Partnerships continue to provide students outdoor laboratories

Associate Professor of Biology Jennifer Stoffel (right) is pictured instructing a group of her soil and water conservation students during a recent field day at Jensen Farm near Elgin, Iowa.

Northeast Iowa, the Upper Mississippi Valley and the rural and urban landscapes throughout the Upper Midwest offer a wide variety of opportunities to engage students of all ages in action- and service-learning, and problem-driven community-based research activities.  Upper Iowa University’s field sciences program has traditionally taken advantage of the University’s unique Fayette, Iowa, campus location to best utilize the area’s ample “outdoor laboratories.”

(From left) Following her most recent outdoor classroom, UIU Associate Professor of Biology Jennifer Stoffel talks with Elgin farmer and SWCD Commission chairperson Richard Jensen, NRCS District Conservationist Aaron Anderson and NRCS Soil Conservationist Roger Erickson.

One of Upper Iowa’s longstanding partnerships has been with rural Elgin farmer Dick Jensen, the Fayette County Soil and Water Conservation District (SWCD) and the Natural Resources Conservation Service (NRCS). Jensen, who also serves as the local SWCD chairperson, has hosted area schools, groups and organizations during field days for approximately 25 years, with some of his past younger guests returning as UIU students.

“UIU students are extremely fortunate to have people like Mr. Jensen and area organizations that help our faculty integrate applied outdoor experiences and field study trips into curriculum throughout their majors,” UIU Associate Professor of Biology Jennifer Stoffel said. “During these field-study trips, students witness the practical applications of the instruction they receive in the classroom.  They observe and interact with working professionals and gain knowledge of the realities of field-based employment. All of these UIU program benefits are critical to their success in the careers that follow.”

(From left) Derek Ehrhardt, a freshman conservation management major from Elkader, Iowa; Adam Robison, a freshman agricultural business major from Washington, Illinois; Quentin Mensen, a sophomore conservation management major from Manchester, Iowa; Jamie Gehling (foreground), a junior agricultural business major from Grand Meadow, Minnesota; Tucker Black, a senior agricultural business major from Batavia, Iowa, and Hunter Slifka, a senior conservation management major from Cresco, Iowa, take turns gathering soil health data during the recent field day at Jensen Farm near Elgin.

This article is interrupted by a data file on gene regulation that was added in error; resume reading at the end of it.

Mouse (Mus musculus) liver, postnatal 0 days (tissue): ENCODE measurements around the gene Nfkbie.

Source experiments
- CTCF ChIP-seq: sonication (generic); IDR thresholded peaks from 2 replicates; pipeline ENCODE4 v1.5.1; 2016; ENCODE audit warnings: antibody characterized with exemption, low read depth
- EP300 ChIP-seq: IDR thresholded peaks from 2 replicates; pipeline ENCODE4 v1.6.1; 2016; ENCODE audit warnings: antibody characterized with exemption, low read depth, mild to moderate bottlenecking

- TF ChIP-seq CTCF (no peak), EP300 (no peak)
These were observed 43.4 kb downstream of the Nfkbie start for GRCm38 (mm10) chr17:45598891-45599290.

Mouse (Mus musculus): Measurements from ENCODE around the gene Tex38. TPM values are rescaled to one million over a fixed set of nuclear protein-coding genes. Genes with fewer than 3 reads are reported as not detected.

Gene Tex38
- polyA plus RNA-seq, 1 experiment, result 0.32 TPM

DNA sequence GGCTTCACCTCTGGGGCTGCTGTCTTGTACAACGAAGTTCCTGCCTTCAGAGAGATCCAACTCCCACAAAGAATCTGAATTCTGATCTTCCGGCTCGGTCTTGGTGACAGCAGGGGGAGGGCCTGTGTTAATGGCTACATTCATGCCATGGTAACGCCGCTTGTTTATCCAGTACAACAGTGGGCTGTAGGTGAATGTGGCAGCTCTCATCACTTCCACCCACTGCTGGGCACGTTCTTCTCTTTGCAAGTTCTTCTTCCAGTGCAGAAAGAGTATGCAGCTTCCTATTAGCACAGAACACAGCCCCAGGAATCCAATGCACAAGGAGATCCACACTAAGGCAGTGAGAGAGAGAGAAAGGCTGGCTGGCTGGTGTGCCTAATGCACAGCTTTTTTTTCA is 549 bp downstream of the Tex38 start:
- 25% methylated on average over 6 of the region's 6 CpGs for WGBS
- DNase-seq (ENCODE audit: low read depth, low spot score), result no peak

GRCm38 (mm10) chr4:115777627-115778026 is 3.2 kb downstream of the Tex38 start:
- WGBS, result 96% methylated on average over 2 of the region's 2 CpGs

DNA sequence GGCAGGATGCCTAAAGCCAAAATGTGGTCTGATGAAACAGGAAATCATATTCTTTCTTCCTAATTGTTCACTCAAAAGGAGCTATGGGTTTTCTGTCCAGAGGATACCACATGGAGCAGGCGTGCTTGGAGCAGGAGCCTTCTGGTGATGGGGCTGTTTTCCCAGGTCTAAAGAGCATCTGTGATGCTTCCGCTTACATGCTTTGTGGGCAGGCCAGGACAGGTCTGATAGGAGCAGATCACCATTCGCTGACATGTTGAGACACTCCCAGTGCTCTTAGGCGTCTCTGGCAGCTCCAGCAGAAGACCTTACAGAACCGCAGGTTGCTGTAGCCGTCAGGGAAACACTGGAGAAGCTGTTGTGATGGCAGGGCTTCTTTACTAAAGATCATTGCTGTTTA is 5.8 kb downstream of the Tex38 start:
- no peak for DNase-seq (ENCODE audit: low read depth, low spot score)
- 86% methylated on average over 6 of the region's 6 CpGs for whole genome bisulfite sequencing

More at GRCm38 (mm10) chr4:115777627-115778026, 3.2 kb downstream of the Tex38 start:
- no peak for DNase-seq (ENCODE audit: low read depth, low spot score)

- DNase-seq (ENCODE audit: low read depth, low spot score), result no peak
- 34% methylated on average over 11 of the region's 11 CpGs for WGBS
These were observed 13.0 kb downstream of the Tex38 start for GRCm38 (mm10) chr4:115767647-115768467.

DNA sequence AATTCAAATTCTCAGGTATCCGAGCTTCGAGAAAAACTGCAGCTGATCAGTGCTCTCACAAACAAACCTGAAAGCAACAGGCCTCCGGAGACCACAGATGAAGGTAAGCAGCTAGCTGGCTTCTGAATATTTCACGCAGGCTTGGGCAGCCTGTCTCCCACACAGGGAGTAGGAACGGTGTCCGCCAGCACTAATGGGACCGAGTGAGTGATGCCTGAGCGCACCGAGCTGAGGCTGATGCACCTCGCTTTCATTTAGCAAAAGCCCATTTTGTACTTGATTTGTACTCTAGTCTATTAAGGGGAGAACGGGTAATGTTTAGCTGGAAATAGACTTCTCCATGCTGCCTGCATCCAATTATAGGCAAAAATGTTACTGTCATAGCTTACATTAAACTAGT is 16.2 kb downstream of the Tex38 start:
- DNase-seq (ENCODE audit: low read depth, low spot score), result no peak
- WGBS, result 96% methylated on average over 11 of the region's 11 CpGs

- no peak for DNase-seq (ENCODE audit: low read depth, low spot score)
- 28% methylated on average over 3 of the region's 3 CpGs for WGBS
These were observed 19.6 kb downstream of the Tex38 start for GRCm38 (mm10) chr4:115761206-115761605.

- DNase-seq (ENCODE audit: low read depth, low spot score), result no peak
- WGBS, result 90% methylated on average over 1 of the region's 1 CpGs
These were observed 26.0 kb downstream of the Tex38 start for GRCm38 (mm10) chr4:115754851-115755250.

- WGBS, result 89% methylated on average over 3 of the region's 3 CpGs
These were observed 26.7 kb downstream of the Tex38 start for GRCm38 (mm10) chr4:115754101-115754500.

Stoffel noted that integrating conceptual topics with applied field experiences is paramount to students getting the most from their education. She and many of her colleagues schedule in-the-field demonstrations and discussions that complement future classroom instruction and experiments.

Stoffel’s soil and water conservation class most recently visited Jensen’s farm to learn about field management practices and how they influence the biological, physical and chemical properties of soil health. The class serves majors in conservation management, environmental science and agricultural business. In addition to touring Jensen’s fields and crops, students were provided soil presentations, a rain simulator demonstration, and slake and soil infiltration tests by NRCS District Conservationist Aaron Anderson and NRCS Soil Conservationist Roger Erickson. Following the two-hour educational experience, the students analyzed the impact of the land owner’s different conservation strategies on the local watershed.